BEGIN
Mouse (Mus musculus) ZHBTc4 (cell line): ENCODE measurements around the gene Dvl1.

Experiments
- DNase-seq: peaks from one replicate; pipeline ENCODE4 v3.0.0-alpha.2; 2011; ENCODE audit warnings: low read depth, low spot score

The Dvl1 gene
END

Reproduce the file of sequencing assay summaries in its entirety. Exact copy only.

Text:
Mouse (Mus musculus) ZHBTc4 (cell line): ENCODE measurements around the gene Dvl1.

Experiments
- DNase-seq: peaks from one replicate; pipeline ENCODE4 v3.0.0-alpha.2; 2011; ENCODE audit warnings: low read depth, low spot score

The Dvl1 gene